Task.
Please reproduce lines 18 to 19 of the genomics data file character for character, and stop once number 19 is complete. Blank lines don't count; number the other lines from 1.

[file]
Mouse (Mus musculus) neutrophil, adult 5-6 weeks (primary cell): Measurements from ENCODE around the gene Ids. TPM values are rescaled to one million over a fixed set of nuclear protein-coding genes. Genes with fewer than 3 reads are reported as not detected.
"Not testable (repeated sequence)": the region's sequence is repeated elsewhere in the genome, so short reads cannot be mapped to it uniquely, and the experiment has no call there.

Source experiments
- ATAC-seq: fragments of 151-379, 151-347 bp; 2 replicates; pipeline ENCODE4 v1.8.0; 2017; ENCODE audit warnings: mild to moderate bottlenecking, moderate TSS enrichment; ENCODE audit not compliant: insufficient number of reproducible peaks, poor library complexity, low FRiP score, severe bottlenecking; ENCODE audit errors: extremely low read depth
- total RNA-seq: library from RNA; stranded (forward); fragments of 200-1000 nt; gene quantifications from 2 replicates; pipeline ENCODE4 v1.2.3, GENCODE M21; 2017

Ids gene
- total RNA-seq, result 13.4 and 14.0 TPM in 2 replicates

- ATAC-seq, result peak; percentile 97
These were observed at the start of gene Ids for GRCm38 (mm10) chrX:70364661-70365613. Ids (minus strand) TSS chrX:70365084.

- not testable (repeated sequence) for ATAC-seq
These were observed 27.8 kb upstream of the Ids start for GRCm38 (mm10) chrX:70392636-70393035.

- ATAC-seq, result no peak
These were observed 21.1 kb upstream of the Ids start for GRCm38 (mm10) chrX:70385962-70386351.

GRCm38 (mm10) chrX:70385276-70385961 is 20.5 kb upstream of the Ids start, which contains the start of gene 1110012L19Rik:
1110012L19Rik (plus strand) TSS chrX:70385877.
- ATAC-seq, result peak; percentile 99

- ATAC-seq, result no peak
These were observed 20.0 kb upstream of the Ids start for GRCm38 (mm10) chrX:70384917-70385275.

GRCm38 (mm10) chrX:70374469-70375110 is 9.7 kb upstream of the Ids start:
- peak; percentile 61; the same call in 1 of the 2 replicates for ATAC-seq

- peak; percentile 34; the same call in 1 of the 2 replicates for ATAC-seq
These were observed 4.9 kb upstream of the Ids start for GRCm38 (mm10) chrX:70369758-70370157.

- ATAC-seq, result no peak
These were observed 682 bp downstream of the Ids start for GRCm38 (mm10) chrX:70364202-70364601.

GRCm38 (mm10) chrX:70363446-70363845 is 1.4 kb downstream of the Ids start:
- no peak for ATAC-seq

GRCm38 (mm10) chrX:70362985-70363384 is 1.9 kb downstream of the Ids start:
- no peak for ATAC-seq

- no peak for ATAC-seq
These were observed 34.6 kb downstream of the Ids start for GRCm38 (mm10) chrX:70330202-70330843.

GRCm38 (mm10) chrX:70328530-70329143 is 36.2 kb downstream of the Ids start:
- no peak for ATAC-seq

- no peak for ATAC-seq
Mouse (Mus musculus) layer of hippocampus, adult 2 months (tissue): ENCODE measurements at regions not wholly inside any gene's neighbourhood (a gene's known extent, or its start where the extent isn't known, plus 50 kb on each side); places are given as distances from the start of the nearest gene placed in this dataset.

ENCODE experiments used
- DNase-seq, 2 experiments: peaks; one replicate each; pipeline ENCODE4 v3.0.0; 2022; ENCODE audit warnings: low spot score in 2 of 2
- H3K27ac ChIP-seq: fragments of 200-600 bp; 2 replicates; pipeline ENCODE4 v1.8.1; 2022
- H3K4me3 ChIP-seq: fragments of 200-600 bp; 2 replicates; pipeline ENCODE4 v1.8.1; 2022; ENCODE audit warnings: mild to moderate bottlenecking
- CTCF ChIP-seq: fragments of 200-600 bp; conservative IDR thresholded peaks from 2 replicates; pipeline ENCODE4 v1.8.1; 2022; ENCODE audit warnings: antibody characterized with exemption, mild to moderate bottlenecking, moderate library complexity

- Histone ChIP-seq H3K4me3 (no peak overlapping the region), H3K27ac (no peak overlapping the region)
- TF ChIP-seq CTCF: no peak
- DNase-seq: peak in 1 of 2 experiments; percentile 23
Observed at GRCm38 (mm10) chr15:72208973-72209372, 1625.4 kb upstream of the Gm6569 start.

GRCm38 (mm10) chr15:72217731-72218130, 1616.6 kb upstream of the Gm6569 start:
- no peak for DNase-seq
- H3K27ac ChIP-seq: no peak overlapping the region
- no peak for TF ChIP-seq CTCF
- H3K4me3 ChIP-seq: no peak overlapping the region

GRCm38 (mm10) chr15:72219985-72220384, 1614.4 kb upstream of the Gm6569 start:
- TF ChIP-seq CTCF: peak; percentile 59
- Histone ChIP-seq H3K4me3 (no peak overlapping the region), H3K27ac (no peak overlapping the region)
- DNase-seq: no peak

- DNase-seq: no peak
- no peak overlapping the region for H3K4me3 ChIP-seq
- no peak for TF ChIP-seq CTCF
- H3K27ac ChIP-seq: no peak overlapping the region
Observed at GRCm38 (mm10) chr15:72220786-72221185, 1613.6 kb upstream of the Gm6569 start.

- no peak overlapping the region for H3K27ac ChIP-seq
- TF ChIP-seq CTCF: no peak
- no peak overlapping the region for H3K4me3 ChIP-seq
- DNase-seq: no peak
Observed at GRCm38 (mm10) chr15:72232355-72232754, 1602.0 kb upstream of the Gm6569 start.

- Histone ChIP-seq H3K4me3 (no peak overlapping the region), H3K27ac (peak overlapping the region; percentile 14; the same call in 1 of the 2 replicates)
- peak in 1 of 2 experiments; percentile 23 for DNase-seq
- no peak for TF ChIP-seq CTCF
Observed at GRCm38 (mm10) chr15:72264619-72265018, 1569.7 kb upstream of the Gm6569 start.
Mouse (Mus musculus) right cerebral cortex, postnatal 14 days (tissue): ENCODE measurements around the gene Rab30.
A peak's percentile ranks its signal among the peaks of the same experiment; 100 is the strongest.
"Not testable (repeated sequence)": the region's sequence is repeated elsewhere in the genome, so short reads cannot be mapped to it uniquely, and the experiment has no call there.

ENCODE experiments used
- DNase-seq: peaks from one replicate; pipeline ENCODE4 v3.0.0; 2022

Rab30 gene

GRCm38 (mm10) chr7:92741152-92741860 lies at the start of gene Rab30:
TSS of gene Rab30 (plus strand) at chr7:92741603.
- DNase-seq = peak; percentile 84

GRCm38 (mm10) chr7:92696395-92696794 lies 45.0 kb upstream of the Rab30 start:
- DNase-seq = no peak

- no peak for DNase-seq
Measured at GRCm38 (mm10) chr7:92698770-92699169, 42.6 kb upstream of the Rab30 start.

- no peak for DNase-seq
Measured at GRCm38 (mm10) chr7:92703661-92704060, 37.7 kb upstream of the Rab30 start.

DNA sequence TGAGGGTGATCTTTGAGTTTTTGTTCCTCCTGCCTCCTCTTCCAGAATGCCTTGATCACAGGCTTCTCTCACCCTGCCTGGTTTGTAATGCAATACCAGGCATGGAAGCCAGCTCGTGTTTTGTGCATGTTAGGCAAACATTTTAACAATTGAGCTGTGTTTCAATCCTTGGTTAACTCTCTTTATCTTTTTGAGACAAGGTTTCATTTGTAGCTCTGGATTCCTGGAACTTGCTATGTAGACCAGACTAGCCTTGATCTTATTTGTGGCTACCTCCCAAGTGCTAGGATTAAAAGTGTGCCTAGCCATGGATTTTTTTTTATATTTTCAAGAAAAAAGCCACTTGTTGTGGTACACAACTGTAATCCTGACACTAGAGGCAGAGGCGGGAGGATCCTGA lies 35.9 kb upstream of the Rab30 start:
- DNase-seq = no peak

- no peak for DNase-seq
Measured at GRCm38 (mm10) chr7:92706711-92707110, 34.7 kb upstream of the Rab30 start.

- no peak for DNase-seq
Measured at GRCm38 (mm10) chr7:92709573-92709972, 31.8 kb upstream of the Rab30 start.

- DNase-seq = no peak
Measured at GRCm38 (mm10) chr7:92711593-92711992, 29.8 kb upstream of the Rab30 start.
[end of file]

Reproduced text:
These were observed 20.0 kb upstream of the Ids start for GRCm38 (mm10) chrX:70384917-70385275.

GRCm38 (mm10) chrX:70374469-70375110 is 9.7 kb upstream of the Ids start: